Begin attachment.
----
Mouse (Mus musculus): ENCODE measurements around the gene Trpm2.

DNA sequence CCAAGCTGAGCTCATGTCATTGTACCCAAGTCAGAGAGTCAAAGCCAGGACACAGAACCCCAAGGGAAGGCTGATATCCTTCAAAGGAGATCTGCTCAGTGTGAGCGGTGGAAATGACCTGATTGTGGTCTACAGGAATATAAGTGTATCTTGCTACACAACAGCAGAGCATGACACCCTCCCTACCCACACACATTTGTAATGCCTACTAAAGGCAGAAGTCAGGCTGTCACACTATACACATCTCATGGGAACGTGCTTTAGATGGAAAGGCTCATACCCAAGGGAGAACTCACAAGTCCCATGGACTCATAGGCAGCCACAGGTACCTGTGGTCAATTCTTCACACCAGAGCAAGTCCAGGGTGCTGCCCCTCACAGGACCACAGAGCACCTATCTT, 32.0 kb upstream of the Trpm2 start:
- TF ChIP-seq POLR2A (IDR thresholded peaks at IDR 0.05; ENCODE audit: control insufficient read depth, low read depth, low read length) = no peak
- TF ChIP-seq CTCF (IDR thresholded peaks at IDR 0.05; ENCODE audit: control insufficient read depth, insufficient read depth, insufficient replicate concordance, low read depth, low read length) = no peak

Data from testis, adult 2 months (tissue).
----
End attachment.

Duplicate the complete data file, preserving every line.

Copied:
Mouse (Mus musculus): ENCODE measurements around the gene Trpm2.

DNA sequence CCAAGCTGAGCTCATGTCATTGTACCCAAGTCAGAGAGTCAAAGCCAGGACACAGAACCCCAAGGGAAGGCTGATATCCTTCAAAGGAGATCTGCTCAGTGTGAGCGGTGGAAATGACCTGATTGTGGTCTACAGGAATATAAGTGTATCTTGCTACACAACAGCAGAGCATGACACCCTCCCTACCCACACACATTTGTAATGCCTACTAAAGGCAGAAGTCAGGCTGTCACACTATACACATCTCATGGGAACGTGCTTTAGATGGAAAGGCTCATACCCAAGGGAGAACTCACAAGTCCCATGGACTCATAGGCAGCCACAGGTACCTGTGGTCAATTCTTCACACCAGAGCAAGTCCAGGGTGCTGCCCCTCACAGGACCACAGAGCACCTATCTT, 32.0 kb upstream of the Trpm2 start:
- TF ChIP-seq POLR2A (IDR thresholded peaks at IDR 0.05; ENCODE audit: control insufficient read depth, low read depth, low read length) = no peak
- TF ChIP-seq CTCF (IDR thresholded peaks at IDR 0.05; ENCODE audit: control insufficient read depth, insufficient read depth, insufficient replicate concordance, low read depth, low read length) = no peak

Data from testis, adult 2 months (tissue).